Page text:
A plant native to Brazil produces CBD, but not THC.
Researchers at the Federal University of Rio de Janeiro (UFRJ) announced that Trema micrantha blume, a species of plant native to Brazil, “can expand the use of cannabidiol (CBD) for medicinal purposes without legal barriers.”
CBD has been found in the plants fruit and flowers, but not THC.
The Brazilian National Congress is debating cannabis reforms that would include THC, but so far, CBD is only approved to treat pediatric seizure disorders with a doctor’s prescription.
“In the case of the Brazilian plant, this would not be a problem, because there is nothing of THC in it. There would also be no legal restriction on planting, because it can be planted at will. In fact, it is already spread all over Brazil. It would be an easier and cheaper source to get cannabidiol,” said Rodrigo Soares Moura Neto, the research coordinator at the Institute of Biology at UFRJ.
Now, chemists, biologists, geneticists and botanists are researching the best ways to extract CBD from the plant.
This research was funded by the Agricultural Sciences, the Carlos Chagas Filho Foundation for Research Support in Rio de Janeiro (Faperj), associated with the State Government’s Secretariat for Science, Technology and Innovation.
Like to get wonky on ag? Check out the Berkeley Cannabis Research Center.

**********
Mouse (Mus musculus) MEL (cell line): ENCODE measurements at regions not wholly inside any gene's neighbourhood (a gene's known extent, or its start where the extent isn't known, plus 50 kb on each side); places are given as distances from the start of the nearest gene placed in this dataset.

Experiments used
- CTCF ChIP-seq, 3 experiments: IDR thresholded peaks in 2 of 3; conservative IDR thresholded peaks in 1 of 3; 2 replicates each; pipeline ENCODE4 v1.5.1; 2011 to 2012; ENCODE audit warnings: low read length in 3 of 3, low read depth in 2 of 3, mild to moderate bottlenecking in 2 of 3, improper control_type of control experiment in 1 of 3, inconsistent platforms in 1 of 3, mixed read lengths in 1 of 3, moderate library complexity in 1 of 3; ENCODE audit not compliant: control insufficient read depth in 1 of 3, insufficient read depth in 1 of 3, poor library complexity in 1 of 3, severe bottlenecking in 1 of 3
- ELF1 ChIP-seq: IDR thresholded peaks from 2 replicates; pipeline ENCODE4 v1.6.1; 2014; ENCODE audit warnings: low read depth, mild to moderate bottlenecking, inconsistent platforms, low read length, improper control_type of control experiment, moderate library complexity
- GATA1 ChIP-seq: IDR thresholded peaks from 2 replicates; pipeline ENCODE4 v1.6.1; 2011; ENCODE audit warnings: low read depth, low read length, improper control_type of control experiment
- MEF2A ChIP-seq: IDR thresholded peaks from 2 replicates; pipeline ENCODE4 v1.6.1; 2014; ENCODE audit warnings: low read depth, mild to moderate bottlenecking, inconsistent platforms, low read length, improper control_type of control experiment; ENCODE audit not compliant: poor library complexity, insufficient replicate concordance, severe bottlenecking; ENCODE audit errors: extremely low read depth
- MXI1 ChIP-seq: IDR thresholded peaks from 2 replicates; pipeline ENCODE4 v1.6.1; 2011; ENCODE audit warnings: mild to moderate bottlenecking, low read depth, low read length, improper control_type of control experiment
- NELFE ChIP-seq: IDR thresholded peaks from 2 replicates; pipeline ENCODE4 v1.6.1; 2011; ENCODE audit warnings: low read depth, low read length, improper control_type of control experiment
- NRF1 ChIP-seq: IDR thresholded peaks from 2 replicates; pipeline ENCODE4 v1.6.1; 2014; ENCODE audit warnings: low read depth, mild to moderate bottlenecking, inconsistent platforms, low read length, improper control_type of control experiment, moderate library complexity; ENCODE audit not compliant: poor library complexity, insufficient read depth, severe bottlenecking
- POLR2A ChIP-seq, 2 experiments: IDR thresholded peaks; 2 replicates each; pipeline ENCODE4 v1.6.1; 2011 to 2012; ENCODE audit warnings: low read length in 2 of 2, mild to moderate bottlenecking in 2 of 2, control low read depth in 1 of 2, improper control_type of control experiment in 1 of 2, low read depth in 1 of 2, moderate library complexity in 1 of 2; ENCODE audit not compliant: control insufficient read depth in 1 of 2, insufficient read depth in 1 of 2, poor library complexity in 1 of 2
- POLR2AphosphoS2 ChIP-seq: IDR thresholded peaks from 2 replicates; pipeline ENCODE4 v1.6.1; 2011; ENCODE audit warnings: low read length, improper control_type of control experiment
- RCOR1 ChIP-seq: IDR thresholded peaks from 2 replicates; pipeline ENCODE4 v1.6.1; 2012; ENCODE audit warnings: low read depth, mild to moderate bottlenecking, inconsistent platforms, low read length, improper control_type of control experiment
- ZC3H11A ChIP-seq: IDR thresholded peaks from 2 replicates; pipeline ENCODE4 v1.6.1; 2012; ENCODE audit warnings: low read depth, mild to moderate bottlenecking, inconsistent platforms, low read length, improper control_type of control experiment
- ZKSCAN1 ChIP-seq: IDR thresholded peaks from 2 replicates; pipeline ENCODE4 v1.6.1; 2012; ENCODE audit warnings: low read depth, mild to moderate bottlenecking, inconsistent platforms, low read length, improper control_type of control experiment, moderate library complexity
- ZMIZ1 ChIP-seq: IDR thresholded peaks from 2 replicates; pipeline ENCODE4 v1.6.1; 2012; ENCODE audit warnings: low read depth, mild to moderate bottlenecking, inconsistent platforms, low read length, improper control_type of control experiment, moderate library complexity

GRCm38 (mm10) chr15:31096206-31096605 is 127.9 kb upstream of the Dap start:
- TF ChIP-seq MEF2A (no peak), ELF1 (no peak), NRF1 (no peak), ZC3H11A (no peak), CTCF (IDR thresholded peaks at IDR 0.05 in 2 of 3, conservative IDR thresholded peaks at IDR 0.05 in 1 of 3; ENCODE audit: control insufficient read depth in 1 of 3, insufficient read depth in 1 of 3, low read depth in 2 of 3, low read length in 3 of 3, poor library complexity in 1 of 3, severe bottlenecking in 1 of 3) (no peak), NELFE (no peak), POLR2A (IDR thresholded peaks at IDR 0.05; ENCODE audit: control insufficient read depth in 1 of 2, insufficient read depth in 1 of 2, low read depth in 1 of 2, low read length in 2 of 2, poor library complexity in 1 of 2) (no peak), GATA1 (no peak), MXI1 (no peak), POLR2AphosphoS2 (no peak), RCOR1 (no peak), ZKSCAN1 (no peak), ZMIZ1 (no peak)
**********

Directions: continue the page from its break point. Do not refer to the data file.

A little known fact is that every school in the University of California (UC) system, from UCLA to UCBerkeley, has established a cannabis research center in the years since the state legalized cannabis for adult use.
So, in today’s newsletter, we wanted to put a spotlight on one of those centers. The Berkeley Cannabis Research Center focuses on, in their words, “the social and environmental dimensions of cannabis agriculture and production.”
The range of what the Center does is impressive. One output, published last year, is an interactive series of maps from Josephine County Oregon that allows people to visualize a landscape changed by legalization.
They also publish research on, most recently, the different “water demands of permitted and unpermitted cannabis cultivation in Northern California,” and, last year, on “the vulnerability of California’s cannabis agriculture to wildfire.”
The Center is a must-watch for anyone with an interest in the complex conversation about the future of cannabis agriculture.
PAX goes plant-touching with edibles.
PAX announced PAX Live Rosin Gummies, the vape hardware company’s first edible THC product.
The product will launch this month in Massachusetts, with California, Colorado and NewYork to follow.